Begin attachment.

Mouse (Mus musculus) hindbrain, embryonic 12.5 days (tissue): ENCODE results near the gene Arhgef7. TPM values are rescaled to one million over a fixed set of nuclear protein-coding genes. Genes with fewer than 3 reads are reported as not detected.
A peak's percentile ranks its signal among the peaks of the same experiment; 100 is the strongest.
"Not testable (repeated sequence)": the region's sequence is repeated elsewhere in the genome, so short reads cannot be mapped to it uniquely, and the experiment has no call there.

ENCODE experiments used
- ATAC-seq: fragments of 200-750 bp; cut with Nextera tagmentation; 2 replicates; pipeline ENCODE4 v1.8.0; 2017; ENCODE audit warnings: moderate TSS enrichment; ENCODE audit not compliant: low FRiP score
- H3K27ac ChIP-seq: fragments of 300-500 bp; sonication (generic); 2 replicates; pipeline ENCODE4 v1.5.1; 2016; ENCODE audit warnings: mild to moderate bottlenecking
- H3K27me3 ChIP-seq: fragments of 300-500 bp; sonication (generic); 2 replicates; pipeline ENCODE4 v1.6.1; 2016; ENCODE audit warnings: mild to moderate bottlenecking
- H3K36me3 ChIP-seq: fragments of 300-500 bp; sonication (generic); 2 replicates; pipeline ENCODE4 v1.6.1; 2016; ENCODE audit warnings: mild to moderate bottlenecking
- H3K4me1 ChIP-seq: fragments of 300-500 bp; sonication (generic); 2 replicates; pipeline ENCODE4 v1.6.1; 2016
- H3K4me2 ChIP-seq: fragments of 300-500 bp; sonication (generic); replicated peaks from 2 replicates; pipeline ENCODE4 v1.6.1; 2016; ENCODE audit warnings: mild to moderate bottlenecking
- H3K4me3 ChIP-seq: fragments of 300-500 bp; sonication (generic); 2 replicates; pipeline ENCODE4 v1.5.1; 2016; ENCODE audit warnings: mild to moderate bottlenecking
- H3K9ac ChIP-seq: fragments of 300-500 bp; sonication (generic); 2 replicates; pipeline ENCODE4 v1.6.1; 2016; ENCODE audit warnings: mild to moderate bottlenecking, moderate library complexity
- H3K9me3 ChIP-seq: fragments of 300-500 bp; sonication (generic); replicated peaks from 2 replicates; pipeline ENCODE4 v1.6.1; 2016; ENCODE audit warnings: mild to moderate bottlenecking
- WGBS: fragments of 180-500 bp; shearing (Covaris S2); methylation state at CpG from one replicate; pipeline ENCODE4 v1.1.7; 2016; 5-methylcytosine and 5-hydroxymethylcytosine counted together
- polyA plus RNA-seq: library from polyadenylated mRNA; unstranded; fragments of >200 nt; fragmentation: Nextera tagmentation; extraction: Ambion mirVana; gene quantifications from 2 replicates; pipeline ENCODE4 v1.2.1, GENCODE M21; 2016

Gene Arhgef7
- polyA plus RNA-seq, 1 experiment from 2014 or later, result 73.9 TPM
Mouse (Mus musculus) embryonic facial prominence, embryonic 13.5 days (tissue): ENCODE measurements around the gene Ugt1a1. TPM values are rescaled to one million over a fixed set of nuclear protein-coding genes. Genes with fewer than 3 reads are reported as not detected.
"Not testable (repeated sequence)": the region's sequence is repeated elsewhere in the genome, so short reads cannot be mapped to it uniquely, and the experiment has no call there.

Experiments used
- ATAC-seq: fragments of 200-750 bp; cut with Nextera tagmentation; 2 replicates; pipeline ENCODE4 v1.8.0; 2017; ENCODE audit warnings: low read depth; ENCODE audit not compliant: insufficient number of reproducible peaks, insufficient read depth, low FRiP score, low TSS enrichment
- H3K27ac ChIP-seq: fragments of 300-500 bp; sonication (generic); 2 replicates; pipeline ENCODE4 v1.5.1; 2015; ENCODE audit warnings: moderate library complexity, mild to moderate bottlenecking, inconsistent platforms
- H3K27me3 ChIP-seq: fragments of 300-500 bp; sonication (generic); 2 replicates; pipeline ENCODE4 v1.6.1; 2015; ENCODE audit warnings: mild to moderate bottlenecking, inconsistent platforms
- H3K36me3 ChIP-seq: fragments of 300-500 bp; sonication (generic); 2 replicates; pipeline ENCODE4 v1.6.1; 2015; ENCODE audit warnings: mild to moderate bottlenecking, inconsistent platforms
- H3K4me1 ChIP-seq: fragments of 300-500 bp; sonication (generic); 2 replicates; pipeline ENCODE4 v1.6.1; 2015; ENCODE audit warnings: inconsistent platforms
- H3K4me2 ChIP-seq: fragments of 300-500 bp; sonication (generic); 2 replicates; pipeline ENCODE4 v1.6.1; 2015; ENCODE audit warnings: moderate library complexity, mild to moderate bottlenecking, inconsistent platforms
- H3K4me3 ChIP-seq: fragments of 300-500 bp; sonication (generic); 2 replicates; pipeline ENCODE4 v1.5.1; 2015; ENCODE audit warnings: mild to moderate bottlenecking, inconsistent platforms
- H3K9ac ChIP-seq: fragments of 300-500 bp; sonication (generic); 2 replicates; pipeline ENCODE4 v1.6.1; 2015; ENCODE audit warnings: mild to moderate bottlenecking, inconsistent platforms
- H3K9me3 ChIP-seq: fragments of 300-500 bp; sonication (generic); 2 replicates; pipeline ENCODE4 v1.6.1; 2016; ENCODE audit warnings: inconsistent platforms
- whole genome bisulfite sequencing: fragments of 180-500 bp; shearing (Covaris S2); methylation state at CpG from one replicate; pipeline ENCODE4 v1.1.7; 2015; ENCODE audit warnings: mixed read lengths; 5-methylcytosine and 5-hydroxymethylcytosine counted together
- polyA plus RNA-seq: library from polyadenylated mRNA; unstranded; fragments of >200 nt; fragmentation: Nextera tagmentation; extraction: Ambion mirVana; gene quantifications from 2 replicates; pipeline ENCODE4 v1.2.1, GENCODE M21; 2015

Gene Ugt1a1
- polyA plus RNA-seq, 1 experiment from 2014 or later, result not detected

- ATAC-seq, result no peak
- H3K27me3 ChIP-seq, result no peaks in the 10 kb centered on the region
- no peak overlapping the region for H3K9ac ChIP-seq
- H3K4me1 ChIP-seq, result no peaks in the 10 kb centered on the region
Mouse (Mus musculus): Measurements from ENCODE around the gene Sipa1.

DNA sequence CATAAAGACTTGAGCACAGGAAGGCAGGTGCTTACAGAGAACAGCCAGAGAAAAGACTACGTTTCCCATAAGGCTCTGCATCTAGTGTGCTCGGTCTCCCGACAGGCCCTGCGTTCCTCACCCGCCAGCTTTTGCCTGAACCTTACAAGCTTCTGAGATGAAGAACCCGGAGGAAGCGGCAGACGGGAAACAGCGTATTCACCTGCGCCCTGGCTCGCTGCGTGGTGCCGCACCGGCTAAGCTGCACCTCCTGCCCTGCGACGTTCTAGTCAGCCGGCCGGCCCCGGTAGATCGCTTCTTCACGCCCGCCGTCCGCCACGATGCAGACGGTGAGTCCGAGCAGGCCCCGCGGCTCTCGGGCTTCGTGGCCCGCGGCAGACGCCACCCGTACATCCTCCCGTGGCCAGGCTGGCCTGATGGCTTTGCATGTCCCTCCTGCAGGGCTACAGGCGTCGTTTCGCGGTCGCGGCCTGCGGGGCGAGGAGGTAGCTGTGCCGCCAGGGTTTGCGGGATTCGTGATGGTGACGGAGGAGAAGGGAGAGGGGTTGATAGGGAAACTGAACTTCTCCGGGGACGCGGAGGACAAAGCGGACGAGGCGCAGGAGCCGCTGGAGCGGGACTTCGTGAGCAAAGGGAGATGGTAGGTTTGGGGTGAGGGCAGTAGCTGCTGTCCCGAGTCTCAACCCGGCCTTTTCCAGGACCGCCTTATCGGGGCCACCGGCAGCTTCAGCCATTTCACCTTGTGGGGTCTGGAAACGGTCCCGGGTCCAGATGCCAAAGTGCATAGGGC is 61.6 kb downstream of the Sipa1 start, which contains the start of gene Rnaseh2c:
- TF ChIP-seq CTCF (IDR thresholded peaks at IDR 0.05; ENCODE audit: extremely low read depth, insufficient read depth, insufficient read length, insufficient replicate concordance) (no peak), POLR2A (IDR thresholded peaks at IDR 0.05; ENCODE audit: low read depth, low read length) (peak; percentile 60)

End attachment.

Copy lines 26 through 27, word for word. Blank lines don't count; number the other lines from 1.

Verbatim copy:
- H3K4me2 ChIP-seq: fragments of 300-500 bp; sonication (generic); 2 replicates; pipeline ENCODE4 v1.6.1; 2015; ENCODE audit warnings: moderate library complexity, mild to moderate bottlenecking, inconsistent platforms
- H3K4me3 ChIP-seq: fragments of 300-500 bp; sonication (generic); 2 replicates; pipeline ENCODE4 v1.5.1; 2015; ENCODE audit warnings: mild to moderate bottlenecking, inconsistent platforms